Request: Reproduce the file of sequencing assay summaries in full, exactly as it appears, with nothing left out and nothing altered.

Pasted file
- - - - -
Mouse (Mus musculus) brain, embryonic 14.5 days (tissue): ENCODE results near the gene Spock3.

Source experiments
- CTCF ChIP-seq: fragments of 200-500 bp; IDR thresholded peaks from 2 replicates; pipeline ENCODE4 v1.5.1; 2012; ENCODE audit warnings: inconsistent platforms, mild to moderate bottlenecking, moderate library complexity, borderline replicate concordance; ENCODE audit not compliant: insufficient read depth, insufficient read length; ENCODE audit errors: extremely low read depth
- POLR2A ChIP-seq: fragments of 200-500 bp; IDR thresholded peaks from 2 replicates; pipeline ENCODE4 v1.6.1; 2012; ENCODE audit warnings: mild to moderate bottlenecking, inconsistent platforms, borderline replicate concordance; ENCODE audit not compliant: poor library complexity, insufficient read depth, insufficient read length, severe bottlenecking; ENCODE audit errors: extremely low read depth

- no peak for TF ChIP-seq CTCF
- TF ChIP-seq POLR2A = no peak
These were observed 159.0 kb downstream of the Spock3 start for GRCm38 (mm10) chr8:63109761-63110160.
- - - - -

Mouse (Mus musculus) brain, embryonic 14.5 days (tissue): ENCODE results near the gene Spock3.

Source experiments
- CTCF ChIP-seq: fragments of 200-500 bp; IDR thresholded peaks from 2 replicates; pipeline ENCODE4 v1.5.1; 2012; ENCODE audit warnings: inconsistent platforms, mild to moderate bottlenecking, moderate library complexity, borderline replicate concordance; ENCODE audit not compliant: insufficient read depth, insufficient read length; ENCODE audit errors: extremely low read depth
- POLR2A ChIP-seq: fragments of 200-500 bp; IDR thresholded peaks from 2 replicates; pipeline ENCODE4 v1.6.1; 2012; ENCODE audit warnings: mild to moderate bottlenecking, inconsistent platforms, borderline replicate concordance; ENCODE audit not compliant: poor library complexity, insufficient read depth, insufficient read length, severe bottlenecking; ENCODE audit errors: extremely low read depth

- no peak for TF ChIP-seq CTCF
- TF ChIP-seq POLR2A = no peak
These were observed 159.0 kb downstream of the Spock3 start for GRCm38 (mm10) chr8:63109761-63110160.